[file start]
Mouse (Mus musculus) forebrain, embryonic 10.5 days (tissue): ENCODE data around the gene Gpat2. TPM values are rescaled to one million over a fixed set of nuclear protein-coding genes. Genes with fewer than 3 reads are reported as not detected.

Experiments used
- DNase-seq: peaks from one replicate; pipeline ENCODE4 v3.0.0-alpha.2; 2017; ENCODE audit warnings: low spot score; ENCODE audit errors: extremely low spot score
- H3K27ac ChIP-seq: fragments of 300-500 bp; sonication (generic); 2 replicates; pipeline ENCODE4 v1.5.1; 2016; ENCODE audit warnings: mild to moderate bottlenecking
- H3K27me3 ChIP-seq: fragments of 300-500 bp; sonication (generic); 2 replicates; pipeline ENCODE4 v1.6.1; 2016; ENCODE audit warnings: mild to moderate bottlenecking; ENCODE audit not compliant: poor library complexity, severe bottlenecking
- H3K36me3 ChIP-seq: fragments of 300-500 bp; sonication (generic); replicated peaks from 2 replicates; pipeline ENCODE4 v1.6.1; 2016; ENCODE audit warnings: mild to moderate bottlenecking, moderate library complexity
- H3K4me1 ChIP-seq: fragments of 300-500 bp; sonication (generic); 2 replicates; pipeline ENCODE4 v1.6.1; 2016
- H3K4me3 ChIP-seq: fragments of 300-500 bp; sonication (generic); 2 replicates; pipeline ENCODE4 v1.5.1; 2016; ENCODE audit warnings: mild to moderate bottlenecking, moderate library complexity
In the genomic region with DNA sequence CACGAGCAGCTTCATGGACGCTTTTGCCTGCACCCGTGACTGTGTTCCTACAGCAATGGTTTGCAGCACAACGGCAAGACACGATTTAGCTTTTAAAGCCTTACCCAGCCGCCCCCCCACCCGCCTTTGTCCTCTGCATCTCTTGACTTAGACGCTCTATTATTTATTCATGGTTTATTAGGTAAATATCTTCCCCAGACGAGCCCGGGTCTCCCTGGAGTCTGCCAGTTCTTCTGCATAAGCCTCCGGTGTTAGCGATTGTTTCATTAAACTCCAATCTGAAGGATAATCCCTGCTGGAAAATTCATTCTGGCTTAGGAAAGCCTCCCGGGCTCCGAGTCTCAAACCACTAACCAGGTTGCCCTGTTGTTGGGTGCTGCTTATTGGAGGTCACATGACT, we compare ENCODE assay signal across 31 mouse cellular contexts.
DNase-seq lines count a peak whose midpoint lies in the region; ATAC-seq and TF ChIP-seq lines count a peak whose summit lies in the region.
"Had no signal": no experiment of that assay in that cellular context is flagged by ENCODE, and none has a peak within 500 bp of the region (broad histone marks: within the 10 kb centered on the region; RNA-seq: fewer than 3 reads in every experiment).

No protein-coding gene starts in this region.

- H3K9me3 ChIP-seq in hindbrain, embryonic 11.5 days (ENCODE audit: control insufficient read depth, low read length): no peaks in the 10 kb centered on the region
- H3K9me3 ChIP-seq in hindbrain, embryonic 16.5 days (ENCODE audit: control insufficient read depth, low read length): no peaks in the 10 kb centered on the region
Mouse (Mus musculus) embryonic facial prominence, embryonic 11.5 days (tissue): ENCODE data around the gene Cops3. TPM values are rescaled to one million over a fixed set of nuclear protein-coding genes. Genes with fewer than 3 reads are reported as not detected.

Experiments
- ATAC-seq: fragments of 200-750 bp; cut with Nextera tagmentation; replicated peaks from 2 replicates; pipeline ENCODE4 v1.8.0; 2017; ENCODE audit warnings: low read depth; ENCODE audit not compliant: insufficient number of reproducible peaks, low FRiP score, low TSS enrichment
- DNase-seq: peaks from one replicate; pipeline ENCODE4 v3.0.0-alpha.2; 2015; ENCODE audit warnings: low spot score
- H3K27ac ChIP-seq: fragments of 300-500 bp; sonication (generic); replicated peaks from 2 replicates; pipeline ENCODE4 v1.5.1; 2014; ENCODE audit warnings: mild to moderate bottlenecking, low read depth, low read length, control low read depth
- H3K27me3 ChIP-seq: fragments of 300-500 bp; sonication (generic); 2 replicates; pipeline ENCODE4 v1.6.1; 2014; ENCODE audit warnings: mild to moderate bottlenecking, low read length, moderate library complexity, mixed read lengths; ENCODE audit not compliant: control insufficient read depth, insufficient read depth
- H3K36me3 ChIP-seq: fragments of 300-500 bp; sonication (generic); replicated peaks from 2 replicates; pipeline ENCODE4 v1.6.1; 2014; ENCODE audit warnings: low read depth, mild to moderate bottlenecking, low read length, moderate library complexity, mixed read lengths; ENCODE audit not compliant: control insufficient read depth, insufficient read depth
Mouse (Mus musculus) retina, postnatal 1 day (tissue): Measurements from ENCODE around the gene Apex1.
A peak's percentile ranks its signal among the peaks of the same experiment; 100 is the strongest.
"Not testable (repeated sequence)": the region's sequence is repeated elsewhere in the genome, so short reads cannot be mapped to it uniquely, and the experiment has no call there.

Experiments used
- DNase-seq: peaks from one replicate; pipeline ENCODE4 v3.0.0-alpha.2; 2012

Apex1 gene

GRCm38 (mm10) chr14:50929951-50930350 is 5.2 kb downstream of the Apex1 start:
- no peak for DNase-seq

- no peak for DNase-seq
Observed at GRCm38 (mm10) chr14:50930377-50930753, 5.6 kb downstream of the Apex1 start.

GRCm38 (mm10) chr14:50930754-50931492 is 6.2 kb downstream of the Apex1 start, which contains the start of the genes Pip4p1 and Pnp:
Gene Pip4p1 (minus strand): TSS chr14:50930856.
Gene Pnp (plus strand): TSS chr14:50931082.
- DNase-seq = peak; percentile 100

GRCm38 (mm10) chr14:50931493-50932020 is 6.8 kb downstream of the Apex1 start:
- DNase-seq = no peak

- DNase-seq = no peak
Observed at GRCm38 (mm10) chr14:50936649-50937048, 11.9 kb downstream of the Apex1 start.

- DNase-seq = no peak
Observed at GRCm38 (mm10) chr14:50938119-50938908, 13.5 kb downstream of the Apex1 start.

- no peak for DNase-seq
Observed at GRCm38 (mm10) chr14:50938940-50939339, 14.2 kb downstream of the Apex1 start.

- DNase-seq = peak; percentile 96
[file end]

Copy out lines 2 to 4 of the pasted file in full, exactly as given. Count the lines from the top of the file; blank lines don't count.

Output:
Experiments used
- DNase-seq: peaks from one replicate; pipeline ENCODE4 v3.0.0-alpha.2; 2017; ENCODE audit warnings: low spot score; ENCODE audit errors: extremely low spot score
- H3K27ac ChIP-seq: fragments of 300-500 bp; sonication (generic); 2 replicates; pipeline ENCODE4 v1.5.1; 2016; ENCODE audit warnings: mild to moderate bottlenecking